You say tuh-mey-toh, I say tuh-mah-toh.
Or rather, fishermen say there are tons of fish, regulators say there aren’t enough–what gives?
A reporter out of New Orleans recently tackled this conundrum related to Red Snapper. Recreational fishermen off the coast of Louisiana were reporting seeing lots of Red Snappers, and they’re large to boot. But regulations in that area say you can only keep 2 of these fish per day during the short 75-day fishing season.
Why such strict fishing regulations if sport fishermen are seeing so many fish?
Myron Fischer, a biologist from the Louisiana Marine Biological Laboratory, explained that the Red Snapper population “is rebuilding, but it’s not back yet.” Though the reports of 12-15 year old Red Snappers are a good sign, there need to be fish of various sizes — from small to very large — to indicate that there are enough young Snappers coming up through the ranks and that the Red Snapper are reaching the age where they reproduce (the “prime age” for Red Snapper spawning is 15 years old–that’s when they start to produce large quantities of eggs that contribute new Snappers to the population).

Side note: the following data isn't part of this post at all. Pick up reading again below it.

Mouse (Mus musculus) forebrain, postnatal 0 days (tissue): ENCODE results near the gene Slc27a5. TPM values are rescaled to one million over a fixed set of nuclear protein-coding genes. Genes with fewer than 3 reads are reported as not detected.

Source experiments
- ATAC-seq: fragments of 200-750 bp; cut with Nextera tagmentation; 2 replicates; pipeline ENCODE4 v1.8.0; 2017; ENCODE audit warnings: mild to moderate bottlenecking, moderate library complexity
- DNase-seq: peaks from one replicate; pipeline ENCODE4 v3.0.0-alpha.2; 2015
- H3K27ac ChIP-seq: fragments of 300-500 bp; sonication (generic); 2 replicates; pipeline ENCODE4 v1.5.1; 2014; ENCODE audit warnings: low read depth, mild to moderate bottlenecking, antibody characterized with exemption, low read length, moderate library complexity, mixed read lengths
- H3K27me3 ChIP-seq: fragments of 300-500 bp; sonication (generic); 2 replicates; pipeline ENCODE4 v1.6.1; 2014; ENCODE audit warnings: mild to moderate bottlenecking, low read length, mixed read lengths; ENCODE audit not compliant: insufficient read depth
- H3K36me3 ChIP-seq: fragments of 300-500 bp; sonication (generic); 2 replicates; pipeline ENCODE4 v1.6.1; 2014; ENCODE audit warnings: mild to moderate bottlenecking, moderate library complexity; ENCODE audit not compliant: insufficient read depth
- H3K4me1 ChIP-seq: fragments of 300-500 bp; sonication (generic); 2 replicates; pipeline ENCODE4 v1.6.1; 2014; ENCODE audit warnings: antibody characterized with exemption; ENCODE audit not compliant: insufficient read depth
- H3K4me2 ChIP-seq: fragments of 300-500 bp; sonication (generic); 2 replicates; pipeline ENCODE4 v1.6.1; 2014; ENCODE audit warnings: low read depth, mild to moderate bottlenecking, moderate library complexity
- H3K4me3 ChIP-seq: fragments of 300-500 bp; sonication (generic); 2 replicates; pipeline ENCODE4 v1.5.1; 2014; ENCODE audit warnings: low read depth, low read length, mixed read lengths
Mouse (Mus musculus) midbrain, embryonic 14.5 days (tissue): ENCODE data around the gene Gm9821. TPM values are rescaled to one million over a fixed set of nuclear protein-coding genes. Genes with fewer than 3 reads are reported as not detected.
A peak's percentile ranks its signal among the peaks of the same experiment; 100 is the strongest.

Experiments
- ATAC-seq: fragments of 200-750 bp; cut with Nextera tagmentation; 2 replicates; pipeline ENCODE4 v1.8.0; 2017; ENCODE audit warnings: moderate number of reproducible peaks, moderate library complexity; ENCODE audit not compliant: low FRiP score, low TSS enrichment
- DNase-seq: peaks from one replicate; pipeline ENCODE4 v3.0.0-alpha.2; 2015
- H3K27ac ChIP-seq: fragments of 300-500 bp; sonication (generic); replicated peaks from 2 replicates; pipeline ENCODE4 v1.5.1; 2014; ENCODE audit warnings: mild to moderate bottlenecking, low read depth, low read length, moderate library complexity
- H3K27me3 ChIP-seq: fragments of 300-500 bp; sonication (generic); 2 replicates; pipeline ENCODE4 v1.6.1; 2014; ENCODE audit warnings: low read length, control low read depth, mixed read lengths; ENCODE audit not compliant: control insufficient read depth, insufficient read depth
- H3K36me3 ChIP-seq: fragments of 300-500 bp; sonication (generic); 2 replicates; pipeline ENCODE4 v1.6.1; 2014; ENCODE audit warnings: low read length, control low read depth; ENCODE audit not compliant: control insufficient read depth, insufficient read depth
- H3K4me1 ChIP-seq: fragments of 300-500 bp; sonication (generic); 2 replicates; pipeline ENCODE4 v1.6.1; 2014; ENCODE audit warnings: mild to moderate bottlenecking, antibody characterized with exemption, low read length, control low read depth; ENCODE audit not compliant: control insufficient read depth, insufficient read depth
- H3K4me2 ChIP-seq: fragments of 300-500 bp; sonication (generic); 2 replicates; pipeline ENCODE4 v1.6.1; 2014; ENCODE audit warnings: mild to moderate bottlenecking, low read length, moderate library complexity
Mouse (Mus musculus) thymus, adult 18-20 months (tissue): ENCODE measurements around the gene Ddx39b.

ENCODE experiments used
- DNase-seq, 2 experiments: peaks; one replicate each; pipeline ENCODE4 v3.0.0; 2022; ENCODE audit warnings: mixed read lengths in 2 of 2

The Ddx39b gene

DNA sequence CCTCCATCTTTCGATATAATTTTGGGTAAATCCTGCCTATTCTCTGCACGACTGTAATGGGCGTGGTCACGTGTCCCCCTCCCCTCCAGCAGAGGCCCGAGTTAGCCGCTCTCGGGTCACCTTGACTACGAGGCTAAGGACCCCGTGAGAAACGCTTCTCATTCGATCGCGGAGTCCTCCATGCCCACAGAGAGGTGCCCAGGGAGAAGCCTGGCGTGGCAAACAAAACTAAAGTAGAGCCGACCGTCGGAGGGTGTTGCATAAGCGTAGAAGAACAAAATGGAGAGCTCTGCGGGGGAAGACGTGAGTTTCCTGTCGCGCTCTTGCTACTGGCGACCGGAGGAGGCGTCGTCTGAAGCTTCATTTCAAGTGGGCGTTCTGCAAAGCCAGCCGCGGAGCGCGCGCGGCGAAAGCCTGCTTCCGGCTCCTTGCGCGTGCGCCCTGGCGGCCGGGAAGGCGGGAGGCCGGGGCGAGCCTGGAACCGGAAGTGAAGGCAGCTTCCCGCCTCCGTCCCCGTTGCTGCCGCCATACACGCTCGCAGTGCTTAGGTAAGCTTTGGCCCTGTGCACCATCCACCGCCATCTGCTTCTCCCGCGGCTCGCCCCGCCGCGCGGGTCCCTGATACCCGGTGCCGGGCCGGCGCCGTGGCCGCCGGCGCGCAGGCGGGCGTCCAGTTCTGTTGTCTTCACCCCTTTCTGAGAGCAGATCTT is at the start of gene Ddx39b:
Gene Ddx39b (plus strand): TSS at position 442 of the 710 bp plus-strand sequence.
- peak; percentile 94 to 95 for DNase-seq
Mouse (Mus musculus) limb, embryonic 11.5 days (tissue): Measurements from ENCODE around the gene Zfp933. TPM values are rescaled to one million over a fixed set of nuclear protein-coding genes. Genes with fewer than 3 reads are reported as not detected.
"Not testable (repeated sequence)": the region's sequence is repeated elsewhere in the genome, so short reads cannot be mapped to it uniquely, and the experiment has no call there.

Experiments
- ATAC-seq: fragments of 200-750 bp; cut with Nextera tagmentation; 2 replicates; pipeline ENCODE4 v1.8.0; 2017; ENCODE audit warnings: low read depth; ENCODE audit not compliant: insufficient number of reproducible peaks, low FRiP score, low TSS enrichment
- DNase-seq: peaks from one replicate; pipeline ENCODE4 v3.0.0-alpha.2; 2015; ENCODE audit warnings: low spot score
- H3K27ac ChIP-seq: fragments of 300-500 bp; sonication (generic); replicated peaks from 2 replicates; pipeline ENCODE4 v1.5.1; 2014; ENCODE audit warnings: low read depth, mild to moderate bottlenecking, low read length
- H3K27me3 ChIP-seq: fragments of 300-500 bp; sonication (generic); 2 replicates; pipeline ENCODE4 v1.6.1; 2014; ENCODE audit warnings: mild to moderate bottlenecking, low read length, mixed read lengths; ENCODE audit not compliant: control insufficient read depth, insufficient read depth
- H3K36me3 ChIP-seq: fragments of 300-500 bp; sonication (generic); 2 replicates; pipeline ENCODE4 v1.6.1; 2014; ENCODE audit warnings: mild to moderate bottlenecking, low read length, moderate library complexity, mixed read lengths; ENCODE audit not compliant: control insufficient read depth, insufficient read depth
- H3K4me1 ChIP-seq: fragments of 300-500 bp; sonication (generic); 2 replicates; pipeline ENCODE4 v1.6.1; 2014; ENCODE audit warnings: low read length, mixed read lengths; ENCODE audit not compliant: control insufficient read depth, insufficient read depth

Fischer points out that strict regulations due to the federal Magnuson Stevens Fishery Conservation Act helped protect the Red Snapper populations. But Hurricane Katrina also provided some assistance–with so many Shrimp boats out of commission after the storm, young Red Snappers weren’t getting caught as bycatch in Shrimp nets and there weren’t as many commercial fishing boats targeting Red Snapper either.
This story does a great job illustrating perspective counts when you’re talking about fish populations. We can’t just rely on fishing reports from one area, or reports of one size of fish to know how a population is faring.
It’s important to look at large areas of water, the sizes and ages of all the fish you’re seeing, and not only regulations in place now, but the rules in the past. And taking a step back to get the full picture helps too–information on storms, changes in the size of the fishing fleet, and what’s happening with populations of this fish’s prey and predators all create a more complete fish tale.
(For the full story on Red Snapper, click here.)